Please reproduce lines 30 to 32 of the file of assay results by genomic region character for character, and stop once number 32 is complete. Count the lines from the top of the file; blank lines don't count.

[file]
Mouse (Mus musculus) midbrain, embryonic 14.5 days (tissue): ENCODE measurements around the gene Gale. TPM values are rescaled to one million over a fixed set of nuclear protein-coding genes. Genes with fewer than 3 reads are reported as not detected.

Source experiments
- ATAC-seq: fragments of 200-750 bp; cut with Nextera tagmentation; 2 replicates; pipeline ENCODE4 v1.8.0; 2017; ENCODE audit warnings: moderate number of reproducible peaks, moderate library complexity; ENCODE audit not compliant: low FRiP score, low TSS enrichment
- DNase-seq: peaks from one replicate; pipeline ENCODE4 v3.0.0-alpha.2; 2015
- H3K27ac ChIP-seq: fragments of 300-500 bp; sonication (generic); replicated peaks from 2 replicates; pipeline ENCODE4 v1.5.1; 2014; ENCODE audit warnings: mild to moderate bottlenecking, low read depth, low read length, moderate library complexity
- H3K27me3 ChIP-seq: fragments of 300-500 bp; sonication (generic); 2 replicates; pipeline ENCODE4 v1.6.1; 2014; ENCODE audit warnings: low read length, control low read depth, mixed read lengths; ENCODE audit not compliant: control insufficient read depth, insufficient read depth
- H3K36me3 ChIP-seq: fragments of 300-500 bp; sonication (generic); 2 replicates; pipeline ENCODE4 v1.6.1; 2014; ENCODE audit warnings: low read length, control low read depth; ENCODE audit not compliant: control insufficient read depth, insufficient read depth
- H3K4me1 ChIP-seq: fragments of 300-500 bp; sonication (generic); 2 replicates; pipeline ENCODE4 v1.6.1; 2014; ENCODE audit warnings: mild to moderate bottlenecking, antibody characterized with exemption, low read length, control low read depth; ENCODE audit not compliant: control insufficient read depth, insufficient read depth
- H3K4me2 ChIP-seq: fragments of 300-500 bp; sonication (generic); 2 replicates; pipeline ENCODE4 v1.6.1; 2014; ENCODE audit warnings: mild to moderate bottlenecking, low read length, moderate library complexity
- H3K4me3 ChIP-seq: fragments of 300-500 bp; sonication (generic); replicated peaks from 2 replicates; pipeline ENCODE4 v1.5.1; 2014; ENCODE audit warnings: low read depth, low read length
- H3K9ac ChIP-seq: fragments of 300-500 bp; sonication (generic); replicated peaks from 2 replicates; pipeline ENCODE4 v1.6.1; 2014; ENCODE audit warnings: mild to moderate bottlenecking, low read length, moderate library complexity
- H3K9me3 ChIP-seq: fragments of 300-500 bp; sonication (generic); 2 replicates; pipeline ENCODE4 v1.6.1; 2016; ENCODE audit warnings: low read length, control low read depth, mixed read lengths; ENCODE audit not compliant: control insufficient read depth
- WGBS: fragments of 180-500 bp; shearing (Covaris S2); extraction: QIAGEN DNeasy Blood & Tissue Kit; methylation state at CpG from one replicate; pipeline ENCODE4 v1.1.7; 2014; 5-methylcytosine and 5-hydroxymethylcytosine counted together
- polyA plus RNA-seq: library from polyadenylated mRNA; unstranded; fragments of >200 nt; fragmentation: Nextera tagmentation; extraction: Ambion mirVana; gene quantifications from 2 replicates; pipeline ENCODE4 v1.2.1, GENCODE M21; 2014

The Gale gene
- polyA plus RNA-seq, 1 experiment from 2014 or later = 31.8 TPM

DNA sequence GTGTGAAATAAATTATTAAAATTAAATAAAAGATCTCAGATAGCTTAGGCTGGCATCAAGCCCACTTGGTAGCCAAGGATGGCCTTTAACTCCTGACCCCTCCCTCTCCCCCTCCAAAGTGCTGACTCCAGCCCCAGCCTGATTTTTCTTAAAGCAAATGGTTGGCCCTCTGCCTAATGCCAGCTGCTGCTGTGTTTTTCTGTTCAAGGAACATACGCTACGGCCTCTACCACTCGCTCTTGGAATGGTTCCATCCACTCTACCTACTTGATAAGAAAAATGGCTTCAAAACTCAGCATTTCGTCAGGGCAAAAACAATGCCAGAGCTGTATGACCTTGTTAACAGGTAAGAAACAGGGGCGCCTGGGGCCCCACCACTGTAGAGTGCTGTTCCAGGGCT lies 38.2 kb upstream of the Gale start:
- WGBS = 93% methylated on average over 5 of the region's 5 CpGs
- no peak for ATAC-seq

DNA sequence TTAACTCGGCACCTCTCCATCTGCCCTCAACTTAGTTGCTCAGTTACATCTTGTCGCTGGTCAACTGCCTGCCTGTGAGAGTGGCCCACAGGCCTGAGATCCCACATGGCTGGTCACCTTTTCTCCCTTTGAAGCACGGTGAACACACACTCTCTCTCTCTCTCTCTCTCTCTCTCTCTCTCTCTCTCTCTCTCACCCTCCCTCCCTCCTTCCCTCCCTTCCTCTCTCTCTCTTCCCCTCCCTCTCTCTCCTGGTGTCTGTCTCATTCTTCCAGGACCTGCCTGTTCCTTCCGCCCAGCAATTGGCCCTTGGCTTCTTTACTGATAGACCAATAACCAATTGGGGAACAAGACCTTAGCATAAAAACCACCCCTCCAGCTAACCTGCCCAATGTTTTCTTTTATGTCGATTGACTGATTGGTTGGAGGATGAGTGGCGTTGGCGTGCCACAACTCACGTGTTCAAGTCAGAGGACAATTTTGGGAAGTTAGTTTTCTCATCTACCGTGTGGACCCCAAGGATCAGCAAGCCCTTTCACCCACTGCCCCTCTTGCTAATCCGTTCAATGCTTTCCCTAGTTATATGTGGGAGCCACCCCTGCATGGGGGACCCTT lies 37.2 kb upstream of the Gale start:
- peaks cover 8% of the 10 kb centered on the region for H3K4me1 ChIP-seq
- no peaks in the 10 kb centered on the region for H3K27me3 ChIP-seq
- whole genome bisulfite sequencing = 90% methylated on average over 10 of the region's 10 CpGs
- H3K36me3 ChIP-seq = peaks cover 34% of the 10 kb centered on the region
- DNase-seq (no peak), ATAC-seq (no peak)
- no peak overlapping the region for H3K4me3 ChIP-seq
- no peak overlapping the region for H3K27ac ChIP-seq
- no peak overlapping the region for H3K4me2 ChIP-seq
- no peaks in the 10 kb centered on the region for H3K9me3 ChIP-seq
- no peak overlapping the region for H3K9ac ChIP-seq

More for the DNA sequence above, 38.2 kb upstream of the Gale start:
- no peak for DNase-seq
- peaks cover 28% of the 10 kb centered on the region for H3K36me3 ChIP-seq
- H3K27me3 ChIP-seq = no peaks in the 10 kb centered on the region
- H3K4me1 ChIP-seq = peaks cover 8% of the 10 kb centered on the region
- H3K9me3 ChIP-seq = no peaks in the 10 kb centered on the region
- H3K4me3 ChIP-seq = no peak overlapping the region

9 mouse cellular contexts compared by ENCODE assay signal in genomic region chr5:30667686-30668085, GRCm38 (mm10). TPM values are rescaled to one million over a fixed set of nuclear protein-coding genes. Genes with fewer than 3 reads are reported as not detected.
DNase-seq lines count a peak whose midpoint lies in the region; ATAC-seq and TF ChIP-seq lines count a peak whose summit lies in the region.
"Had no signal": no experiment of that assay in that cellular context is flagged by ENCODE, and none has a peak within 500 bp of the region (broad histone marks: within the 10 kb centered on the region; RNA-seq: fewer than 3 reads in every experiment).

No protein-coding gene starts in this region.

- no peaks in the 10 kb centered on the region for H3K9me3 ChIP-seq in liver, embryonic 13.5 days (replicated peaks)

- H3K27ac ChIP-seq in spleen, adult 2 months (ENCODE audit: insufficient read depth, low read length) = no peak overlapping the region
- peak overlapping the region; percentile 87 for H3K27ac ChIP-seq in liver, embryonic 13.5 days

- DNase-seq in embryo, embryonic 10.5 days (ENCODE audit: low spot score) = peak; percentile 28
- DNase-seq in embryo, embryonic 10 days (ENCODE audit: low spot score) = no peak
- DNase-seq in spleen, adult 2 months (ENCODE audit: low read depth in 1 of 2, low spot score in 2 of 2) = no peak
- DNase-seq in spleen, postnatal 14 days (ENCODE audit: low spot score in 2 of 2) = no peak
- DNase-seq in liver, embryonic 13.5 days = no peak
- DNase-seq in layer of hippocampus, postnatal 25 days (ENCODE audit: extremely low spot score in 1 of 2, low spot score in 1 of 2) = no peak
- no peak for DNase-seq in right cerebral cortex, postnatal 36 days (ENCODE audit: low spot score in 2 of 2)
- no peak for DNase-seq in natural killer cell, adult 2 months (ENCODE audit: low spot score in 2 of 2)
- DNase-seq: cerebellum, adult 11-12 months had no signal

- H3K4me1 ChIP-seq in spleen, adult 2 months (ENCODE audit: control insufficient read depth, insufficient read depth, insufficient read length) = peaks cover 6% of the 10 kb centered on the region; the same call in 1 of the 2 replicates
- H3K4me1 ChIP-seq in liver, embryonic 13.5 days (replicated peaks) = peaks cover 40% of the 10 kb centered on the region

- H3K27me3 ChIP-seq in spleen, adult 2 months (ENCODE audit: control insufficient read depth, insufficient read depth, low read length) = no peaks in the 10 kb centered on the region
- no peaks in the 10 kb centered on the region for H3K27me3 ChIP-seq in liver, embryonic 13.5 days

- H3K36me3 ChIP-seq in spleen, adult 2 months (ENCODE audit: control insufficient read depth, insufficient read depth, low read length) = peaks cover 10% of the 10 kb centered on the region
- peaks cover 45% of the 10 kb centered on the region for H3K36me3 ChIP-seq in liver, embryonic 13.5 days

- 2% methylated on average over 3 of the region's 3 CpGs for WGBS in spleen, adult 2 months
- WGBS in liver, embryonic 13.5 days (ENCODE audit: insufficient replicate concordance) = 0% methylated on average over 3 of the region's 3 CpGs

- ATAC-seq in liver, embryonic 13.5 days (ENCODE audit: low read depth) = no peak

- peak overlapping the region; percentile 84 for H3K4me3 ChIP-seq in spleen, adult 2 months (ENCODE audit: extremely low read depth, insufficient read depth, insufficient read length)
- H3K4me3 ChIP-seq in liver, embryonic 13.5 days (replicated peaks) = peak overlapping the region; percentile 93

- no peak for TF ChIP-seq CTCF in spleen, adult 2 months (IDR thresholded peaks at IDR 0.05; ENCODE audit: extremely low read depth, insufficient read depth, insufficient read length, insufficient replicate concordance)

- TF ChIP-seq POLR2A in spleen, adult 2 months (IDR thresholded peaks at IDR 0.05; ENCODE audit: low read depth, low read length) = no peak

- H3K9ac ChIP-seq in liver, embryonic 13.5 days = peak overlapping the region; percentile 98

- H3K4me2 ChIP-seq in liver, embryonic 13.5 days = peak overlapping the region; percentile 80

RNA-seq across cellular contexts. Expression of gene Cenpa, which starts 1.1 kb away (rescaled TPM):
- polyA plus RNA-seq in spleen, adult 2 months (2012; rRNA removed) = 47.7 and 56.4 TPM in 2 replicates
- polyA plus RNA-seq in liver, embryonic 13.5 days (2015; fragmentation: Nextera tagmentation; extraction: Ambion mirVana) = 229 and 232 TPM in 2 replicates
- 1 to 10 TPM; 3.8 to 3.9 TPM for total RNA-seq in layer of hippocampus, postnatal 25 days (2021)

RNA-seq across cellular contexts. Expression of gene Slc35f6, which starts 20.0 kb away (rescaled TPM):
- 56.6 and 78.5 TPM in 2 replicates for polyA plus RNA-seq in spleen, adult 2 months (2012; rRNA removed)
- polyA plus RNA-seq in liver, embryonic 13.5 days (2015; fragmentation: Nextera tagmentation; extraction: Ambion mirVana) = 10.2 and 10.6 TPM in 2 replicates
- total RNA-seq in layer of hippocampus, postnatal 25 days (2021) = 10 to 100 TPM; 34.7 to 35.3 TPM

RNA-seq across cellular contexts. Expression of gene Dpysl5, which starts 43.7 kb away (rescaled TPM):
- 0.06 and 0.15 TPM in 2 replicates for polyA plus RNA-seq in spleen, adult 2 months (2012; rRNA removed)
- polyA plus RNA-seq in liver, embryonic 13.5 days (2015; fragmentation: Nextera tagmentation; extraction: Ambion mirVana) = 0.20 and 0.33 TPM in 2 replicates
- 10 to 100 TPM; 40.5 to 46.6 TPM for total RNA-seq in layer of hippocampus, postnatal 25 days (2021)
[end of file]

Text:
- no peak overlapping the region for H3K9ac ChIP-seq

More for the DNA sequence above, 38.2 kb upstream of the Gale start:
- no peak for DNase-seq